It felt like the good old days again as alumni from the School of Engineering (SEG) gathered on campus last Friday (23 Sep) for their annual Homecoming event.
Many of the attendees rushed down from their workplaces; some of them had not met for over two years, so there was a lot of catching up to do. The hall was abuzz with conversation and laughter.
It was a momentous event for SEG, which hosted close to 200 alumni at the much-anticipated in-person homecoming event. This was almost double the number of attendees from pre-pandemic times.
Mr Udaya Kumar, an SEG senior lecturer who was part of the organising team, said: “We’re really excited to see all the alumni back on campus after the pandemic and we’re glad that our alumni and the lecturers could see each other again face-to-face.”
The SEG alumni Homecoming, held on Sep 23, 2022, was attended by lecturers and alumni from the early 2000s to the most recent graduates looking to network with peers and lecturers, as well as to keep up-to-date with SEG and alumni-related matters.
The event began with a welcome address by Mr Soh Lai Seng, Director of SEG, followed by industry updates.
During his sharing on Continuing Education and Training, Mr Teh Kim Yew, Programme Chair of the Work-Learn Programme spoke about the Fourth Industrial Revolution. He also introduced the Robotic Process Automation (RPA), a one-day course for alumni to keep up with the current engineering industries.
The second was on alumni matters, including the Alumni Strategy and Club Republic news, by the Office of Student and Graduate Affairs (OSG).
The night was then capped off with a catered dinner spread.
JOY OF REUNION
For many of the alumni, the Homecoming event was a chance for them to catch up with lecturers and fellow alumni, as well as to keep updated on happenings since the pandemic.
“The highlight of the event would be seeing familiar faces, reconnecting with peers and catching up on where they’ve been for the past few years,” said Muhammad Haziq Isfendi, a 2015 Engineering System and Management graduate who is currently employed at Applied Materials.
Mr Billy Wan, a graduate of RP’s CET engineering course, cited a number of reasons for returning to the Homecoming event, including the sense of affiliation and attachment to the school, maintaining connections with old friends and lecturers, as well as keeping updated with SEG matters.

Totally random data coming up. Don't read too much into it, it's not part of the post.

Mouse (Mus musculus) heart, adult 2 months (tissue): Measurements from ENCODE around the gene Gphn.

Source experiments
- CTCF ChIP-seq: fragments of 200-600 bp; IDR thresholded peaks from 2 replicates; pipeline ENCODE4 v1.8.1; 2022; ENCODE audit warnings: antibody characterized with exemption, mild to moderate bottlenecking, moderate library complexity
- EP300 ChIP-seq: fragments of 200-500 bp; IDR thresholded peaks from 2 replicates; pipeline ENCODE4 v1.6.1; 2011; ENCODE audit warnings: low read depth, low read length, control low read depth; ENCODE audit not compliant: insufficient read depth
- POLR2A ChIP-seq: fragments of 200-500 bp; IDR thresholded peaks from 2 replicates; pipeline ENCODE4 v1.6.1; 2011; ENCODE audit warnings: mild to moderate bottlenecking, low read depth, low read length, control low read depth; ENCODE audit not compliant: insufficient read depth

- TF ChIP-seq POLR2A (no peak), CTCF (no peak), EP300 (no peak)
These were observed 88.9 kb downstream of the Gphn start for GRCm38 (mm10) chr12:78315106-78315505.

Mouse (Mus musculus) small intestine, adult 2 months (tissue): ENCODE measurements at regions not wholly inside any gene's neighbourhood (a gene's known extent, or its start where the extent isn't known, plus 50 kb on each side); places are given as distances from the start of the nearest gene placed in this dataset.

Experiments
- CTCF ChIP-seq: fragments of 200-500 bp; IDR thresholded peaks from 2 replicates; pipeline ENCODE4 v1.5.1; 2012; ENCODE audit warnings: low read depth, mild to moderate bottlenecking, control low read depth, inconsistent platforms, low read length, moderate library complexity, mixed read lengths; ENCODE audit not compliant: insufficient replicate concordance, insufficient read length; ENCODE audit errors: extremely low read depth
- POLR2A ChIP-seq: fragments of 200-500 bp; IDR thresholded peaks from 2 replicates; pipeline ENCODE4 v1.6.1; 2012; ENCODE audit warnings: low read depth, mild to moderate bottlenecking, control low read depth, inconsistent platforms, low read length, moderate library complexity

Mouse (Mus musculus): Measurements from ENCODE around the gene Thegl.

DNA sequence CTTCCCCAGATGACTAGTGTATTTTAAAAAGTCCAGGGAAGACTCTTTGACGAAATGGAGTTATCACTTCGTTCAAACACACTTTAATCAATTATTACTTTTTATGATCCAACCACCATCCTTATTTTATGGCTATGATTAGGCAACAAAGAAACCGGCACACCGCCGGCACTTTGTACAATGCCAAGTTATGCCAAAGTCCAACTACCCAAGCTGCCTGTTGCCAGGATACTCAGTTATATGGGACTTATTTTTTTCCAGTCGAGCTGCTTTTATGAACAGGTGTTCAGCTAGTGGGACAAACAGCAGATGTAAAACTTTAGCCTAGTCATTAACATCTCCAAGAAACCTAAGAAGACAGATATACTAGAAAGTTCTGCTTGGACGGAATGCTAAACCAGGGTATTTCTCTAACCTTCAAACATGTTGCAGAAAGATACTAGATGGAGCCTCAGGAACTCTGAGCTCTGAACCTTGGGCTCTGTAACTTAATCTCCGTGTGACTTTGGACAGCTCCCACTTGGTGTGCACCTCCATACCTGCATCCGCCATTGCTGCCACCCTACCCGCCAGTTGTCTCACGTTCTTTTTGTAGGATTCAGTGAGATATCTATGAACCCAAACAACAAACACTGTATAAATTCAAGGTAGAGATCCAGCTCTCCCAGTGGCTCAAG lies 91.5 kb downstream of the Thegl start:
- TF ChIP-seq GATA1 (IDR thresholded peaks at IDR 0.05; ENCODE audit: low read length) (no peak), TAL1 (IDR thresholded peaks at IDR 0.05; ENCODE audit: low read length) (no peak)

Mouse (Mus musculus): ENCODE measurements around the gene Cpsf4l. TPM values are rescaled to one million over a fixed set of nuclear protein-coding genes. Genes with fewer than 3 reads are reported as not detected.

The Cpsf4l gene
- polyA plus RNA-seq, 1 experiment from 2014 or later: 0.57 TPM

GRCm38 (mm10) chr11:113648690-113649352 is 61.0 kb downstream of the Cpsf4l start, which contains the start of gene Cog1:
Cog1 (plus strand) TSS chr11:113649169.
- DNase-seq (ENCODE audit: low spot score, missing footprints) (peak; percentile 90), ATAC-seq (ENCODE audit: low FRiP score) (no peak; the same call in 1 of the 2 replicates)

Many also quipped that the free food was a strong incentive for them to attend the event, or that peers and facilitators had encouraged them to come back to campus.
Among the lively music and clamours of hearty chatter and laughter, the alumni carried hearts full of nostalgia and gratitude for the campus which shaped countless memories and developed them into industry-ready professionals.
“RP prepared me in a way where it’s more of a stepping stone for me to figure out what I actually wanted to do,” said Mr Murdifi Muhammad, a 2012 Aerospace Avionics graduate, who recently completed his PhD studies.
When asked why he pursued his PhD studies, Mr Murdifi gestured to his lecturer: “At that time, I wanted to be in academia, so my facilitator, Mr Udaya here, is like a shining example to me. He’s a great example of being a very good teacher, mentor, and now friend after I graduated.”
ENGINEERING THEIR SUCCESS
During his speech, Mr Soh expressed his hopes that the alumni would be role models for the current student batch. Having gone through their education at RP, these alumni are able to understand the struggles current students may face during their studies at SEG and can therefore offer valuable insights and advice for these students.
“Right now it may seem a bit difficult, but eventually you will push through and you will succeed. No matter how difficult it is, just continue moving, don’t give up,” said Mr Murdifi.
As a female engineer in a male-dominated field, Miss Ni Qing Qing, a 2016 Electrical and Electronic Engineering graduate and current teaching assistant at the National University of Singapore, urges females who are passionate about engineering to pursue their dreams.
“You may become the star of the class. Girls tend to be more careful and detail-oriented so you definitely have some advantage [over] the rest,” said Miss Ni, who is encouraged by the rise in female engineers in her class.
As the event came to a close, everyone bade farewell, some reluctantly. It was definitely a night to remember.
*Editor’s Note: This article has been corrected for attendance numbers and the designations of newsmakers. We apologise for the error.